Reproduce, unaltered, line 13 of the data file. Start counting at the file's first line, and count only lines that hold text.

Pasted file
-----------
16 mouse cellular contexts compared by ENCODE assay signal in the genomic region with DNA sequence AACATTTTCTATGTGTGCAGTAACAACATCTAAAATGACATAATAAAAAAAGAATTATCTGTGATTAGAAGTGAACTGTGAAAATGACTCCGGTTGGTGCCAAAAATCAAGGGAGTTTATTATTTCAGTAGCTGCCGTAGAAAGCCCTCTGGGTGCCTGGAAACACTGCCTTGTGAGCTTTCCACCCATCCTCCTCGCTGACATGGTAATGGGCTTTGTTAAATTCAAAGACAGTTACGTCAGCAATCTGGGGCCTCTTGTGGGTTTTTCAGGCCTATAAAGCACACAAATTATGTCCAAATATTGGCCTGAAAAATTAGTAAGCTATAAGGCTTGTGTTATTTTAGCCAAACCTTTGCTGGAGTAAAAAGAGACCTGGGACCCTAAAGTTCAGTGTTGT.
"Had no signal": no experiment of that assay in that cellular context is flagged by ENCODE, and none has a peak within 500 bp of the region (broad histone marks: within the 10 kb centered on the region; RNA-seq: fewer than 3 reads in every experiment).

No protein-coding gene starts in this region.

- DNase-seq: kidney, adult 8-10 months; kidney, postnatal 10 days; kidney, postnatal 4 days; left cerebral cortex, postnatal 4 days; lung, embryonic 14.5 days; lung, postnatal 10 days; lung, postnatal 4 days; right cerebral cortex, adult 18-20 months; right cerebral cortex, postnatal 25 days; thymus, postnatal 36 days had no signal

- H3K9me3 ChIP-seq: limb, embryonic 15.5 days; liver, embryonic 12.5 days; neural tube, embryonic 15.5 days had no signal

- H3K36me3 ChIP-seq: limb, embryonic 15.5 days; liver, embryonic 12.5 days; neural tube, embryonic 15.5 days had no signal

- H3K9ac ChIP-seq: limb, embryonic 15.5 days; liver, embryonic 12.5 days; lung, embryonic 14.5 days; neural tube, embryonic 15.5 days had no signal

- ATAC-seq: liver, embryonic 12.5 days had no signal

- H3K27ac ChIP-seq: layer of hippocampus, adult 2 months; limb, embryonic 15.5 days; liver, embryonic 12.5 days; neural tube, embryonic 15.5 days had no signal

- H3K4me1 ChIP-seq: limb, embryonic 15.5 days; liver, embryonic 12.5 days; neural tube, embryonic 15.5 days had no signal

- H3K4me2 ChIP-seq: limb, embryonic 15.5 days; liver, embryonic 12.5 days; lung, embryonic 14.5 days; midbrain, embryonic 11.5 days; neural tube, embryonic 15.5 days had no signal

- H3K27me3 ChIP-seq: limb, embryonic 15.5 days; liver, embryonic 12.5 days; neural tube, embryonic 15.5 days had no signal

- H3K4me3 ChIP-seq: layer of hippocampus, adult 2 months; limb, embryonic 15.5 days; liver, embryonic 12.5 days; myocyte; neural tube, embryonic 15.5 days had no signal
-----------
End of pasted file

- H3K4me3 ChIP-seq: layer of hippocampus, adult 2 months; limb, embryonic 15.5 days; liver, embryonic 12.5 days; myocyte; neural tube, embryonic 15.5 days had no signal